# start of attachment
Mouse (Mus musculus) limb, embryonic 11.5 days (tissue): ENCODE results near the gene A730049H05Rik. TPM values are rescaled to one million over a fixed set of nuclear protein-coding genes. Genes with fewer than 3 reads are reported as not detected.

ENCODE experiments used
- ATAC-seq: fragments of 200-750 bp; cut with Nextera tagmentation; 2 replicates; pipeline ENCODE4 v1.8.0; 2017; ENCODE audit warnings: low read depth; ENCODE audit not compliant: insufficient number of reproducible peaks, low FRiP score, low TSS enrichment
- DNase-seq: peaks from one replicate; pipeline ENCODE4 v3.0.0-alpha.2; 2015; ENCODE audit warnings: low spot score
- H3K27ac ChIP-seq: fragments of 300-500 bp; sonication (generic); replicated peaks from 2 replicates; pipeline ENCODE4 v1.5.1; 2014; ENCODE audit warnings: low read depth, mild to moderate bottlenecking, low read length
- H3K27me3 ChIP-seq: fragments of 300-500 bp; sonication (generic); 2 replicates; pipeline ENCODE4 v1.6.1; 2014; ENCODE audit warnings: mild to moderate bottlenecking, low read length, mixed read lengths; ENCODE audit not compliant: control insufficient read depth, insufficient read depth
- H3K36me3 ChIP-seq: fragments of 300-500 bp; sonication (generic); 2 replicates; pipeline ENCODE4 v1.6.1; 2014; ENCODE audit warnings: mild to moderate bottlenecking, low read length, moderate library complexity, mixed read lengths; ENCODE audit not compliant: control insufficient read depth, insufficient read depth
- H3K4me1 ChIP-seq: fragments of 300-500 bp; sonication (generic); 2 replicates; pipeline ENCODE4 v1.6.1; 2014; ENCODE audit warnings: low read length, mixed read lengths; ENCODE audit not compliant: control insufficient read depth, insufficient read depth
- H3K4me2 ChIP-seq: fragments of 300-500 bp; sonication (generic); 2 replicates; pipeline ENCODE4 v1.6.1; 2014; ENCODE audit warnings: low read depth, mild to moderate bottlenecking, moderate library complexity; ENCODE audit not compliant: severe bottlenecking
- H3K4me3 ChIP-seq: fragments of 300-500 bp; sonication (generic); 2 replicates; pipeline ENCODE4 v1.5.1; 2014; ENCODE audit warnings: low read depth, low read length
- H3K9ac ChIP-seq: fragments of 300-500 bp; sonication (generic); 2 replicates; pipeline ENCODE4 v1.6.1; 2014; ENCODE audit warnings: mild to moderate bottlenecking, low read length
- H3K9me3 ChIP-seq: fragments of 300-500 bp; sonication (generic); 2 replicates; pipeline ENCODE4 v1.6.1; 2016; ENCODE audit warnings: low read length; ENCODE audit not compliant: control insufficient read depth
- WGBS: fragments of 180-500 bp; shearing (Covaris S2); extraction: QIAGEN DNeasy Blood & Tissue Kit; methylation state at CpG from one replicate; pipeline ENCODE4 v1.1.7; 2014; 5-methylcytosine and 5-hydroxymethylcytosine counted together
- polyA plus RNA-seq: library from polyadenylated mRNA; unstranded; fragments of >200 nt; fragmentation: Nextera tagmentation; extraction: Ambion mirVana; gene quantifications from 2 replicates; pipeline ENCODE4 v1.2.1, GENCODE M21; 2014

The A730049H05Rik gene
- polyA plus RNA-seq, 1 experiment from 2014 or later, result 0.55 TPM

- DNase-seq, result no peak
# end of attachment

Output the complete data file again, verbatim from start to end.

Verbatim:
Mouse (Mus musculus) limb, embryonic 11.5 days (tissue): ENCODE results near the gene A730049H05Rik. TPM values are rescaled to one million over a fixed set of nuclear protein-coding genes. Genes with fewer than 3 reads are reported as not detected.

ENCODE experiments used
- ATAC-seq: fragments of 200-750 bp; cut with Nextera tagmentation; 2 replicates; pipeline ENCODE4 v1.8.0; 2017; ENCODE audit warnings: low read depth; ENCODE audit not compliant: insufficient number of reproducible peaks, low FRiP score, low TSS enrichment
- DNase-seq: peaks from one replicate; pipeline ENCODE4 v3.0.0-alpha.2; 2015; ENCODE audit warnings: low spot score
- H3K27ac ChIP-seq: fragments of 300-500 bp; sonication (generic); replicated peaks from 2 replicates; pipeline ENCODE4 v1.5.1; 2014; ENCODE audit warnings: low read depth, mild to moderate bottlenecking, low read length
- H3K27me3 ChIP-seq: fragments of 300-500 bp; sonication (generic); 2 replicates; pipeline ENCODE4 v1.6.1; 2014; ENCODE audit warnings: mild to moderate bottlenecking, low read length, mixed read lengths; ENCODE audit not compliant: control insufficient read depth, insufficient read depth
- H3K36me3 ChIP-seq: fragments of 300-500 bp; sonication (generic); 2 replicates; pipeline ENCODE4 v1.6.1; 2014; ENCODE audit warnings: mild to moderate bottlenecking, low read length, moderate library complexity, mixed read lengths; ENCODE audit not compliant: control insufficient read depth, insufficient read depth
- H3K4me1 ChIP-seq: fragments of 300-500 bp; sonication (generic); 2 replicates; pipeline ENCODE4 v1.6.1; 2014; ENCODE audit warnings: low read length, mixed read lengths; ENCODE audit not compliant: control insufficient read depth, insufficient read depth
- H3K4me2 ChIP-seq: fragments of 300-500 bp; sonication (generic); 2 replicates; pipeline ENCODE4 v1.6.1; 2014; ENCODE audit warnings: low read depth, mild to moderate bottlenecking, moderate library complexity; ENCODE audit not compliant: severe bottlenecking
- H3K4me3 ChIP-seq: fragments of 300-500 bp; sonication (generic); 2 replicates; pipeline ENCODE4 v1.5.1; 2014; ENCODE audit warnings: low read depth, low read length
- H3K9ac ChIP-seq: fragments of 300-500 bp; sonication (generic); 2 replicates; pipeline ENCODE4 v1.6.1; 2014; ENCODE audit warnings: mild to moderate bottlenecking, low read length
- H3K9me3 ChIP-seq: fragments of 300-500 bp; sonication (generic); 2 replicates; pipeline ENCODE4 v1.6.1; 2016; ENCODE audit warnings: low read length; ENCODE audit not compliant: control insufficient read depth
- WGBS: fragments of 180-500 bp; shearing (Covaris S2); extraction: QIAGEN DNeasy Blood & Tissue Kit; methylation state at CpG from one replicate; pipeline ENCODE4 v1.1.7; 2014; 5-methylcytosine and 5-hydroxymethylcytosine counted together
- polyA plus RNA-seq: library from polyadenylated mRNA; unstranded; fragments of >200 nt; fragmentation: Nextera tagmentation; extraction: Ambion mirVana; gene quantifications from 2 replicates; pipeline ENCODE4 v1.2.1, GENCODE M21; 2014

The A730049H05Rik gene
- polyA plus RNA-seq, 1 experiment from 2014 or later, result 0.55 TPM

- DNase-seq, result no peak